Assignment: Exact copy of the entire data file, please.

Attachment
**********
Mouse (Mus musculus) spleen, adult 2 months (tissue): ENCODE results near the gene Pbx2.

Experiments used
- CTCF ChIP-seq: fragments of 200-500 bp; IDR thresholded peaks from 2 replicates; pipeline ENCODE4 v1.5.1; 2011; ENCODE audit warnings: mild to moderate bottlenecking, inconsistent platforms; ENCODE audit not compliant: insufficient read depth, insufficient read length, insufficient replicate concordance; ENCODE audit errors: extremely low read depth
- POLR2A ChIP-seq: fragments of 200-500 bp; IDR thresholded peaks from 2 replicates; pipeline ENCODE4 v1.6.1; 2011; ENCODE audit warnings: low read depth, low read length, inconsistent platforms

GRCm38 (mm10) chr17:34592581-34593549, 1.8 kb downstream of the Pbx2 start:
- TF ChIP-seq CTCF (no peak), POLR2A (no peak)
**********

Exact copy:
Mouse (Mus musculus) spleen, adult 2 months (tissue): ENCODE results near the gene Pbx2.

Experiments used
- CTCF ChIP-seq: fragments of 200-500 bp; IDR thresholded peaks from 2 replicates; pipeline ENCODE4 v1.5.1; 2011; ENCODE audit warnings: mild to moderate bottlenecking, inconsistent platforms; ENCODE audit not compliant: insufficient read depth, insufficient read length, insufficient replicate concordance; ENCODE audit errors: extremely low read depth
- POLR2A ChIP-seq: fragments of 200-500 bp; IDR thresholded peaks from 2 replicates; pipeline ENCODE4 v1.6.1; 2011; ENCODE audit warnings: low read depth, low read length, inconsistent platforms

GRCm38 (mm10) chr17:34592581-34593549, 1.8 kb downstream of the Pbx2 start:
- TF ChIP-seq CTCF (no peak), POLR2A (no peak)